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Unboxing History Episode 3: Savoring History- convenience food old and new

Have you ever heard of Dan the Tamale Man? Mr. Serrato sold tamales at the corner of 25th and Broadway for decades. His popular tamale cart was a precursor to a modern-day food truck. Join us to hear a bit about one man’s dream, making tamales, and a modern take-out business.


The Tamale Cart Chronicles: Dan's Story

In the heart of Galveston, Dan Serrato's tamale cart stood as a beacon of flavors, attracting locals and tourists alike to savor the taste of tradition. He and his wife ran a boarding house for Hispanics and his wife’s Mexican meals, including tamales, became another business opportunity. He became known as "Dan the Tamale Man," and his cart offered more than just food; it was a symbol of perseverance, passion, and the immigrant dream realized. He’d pack his wife’s delicious tamales daily and sell them to Galveston locals and visitors. At one point in time, he had three carts across the island. 


Texas Star Bakery's Cris Chapa Shares Secrets of the Tamale

Although Dan, the Tamale Man, has passed, Galveston residents still have options for traditionally tamales at Texas Star Bakery, where Cris Chapa continues the legacy of crafting tamales as her mother taught her. The business has been in her family since her uncle, Mike Perez, started it in 1940. The time-consuming process of making tamales is a tradition and culinary staple for many customers, especially between October through December. Cris begins by prepping the meat and cooking it overnight. Plus, it requires soaking the corn husks. These days, fillings include vegetarian and fruit options, along with the traditional pork filling which is likely what Dan Serrato sold from his cart. 

Texas Star Bakery, 5425 Broadway, Galveston


The Importance of Convenience

Chef Mary Bass, the culinary talent behind La Cocina Market and Good Dough Kolache Factory, shares Dan's spirit of entrepreneurship and tradition. She discusses the evolution of food in Galveston and how convenience played a part in Dan the Tamale Man’s business and now her own “take-out” style establishment. At one time, eating out was reserved for the wealthy and for special occasions. This tamale cart made it convenient for those who wanted to save time and still enjoy a hot meal. She follows the same principle with her businesses.  

La Cocina Market & Good Dough Kolache, 1506 39th Street, Galveston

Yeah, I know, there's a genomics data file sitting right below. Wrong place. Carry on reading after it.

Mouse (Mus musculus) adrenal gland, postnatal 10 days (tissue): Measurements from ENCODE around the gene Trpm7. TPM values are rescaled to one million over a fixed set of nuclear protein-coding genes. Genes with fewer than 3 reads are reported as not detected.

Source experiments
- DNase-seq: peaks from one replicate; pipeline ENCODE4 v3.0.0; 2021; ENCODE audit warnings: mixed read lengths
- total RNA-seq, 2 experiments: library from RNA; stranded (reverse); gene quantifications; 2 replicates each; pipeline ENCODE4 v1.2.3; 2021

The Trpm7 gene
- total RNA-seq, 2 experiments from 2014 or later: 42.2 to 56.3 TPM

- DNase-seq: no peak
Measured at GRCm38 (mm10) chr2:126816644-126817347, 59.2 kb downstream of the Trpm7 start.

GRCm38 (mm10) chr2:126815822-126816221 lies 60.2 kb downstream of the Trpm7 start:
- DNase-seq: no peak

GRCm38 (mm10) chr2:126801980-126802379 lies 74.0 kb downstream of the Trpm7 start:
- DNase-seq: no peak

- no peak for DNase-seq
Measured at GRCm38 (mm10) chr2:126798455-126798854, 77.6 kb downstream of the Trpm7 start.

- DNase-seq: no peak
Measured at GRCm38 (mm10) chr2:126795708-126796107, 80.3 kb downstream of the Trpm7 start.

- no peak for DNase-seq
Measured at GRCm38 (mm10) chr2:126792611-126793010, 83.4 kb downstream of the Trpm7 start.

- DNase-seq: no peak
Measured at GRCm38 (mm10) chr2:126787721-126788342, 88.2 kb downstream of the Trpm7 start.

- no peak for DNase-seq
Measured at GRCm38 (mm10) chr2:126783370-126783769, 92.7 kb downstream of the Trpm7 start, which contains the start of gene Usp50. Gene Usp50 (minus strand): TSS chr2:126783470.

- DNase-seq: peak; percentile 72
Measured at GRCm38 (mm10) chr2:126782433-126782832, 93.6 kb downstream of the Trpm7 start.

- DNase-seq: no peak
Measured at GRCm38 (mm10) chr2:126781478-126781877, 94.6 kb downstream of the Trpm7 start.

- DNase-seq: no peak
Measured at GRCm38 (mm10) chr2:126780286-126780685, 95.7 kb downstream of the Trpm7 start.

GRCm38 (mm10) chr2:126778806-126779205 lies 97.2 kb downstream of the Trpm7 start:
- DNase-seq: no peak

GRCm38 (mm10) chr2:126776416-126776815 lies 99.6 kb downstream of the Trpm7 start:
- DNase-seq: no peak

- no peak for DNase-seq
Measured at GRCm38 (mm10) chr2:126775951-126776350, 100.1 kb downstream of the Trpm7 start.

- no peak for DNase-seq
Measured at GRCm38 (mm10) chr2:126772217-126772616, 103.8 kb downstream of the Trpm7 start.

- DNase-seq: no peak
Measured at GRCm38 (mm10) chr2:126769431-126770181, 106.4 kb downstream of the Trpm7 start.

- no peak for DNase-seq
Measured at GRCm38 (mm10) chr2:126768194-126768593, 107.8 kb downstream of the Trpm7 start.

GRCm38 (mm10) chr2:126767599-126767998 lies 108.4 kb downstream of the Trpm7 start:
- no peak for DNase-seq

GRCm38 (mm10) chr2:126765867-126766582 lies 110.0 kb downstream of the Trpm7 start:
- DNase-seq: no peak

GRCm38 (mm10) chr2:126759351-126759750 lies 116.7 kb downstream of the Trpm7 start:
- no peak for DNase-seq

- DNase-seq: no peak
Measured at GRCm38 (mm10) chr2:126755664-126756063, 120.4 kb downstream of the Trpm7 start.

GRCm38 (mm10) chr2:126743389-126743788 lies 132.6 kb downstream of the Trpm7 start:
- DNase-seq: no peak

Cultural Tapestry of Flavor: Galveston's Melting Pot

According to Mary, the influence of European immigrants, Italian families, and local traditions shaped Galveston's food culture. Dan's tamale cart is a symbol of Galveston’s culinary melting pot which continues today. 


Preserving Dan's Legacy: Galveston County Museum's Time Capsule

At the Galveston County Museum, Dan's tamale cart stands as a time capsule, preserving the memories and stories of a bygone era. Over the years, many museum visitors have shared their stories of how their family would look for Dan the Tamale Man so they could buy his tamales. This tamale cart is just one of thousands of treasures in the Galveston County Museum artifact collection.


Visit the Galveston County Museum

If you want to explore Galveston's history and see the tamale cart in person, we invite you to visit the Galveston County Museum. The museum is inside the county building at 722 Moody/21st Street in Galveston. The museum is FREE on Mondays, Wednesdays, and Fridays from 10 a.m. to 4 p.m. On Tuesdays and Thursdays, you can book a time to play the Padlock Mystery game or a private tour by contacting the museum or visiting their website.


The Unboxing History podcast brings to life the intriguing stories behind artifacts like the tamale cart that once served Galveston residents and visitors a hot meal on the go. By preserving and sharing memories of these historical items, we gain a deeper understanding of our past and the daily lives of those who shaped our communities. Learn more about the museum at www.galvestoncounythistory.org.


Remember to tune in to Unboxing History, available on various podcast platforms, or check out the video version on their YouTube channel or I 45 Now.







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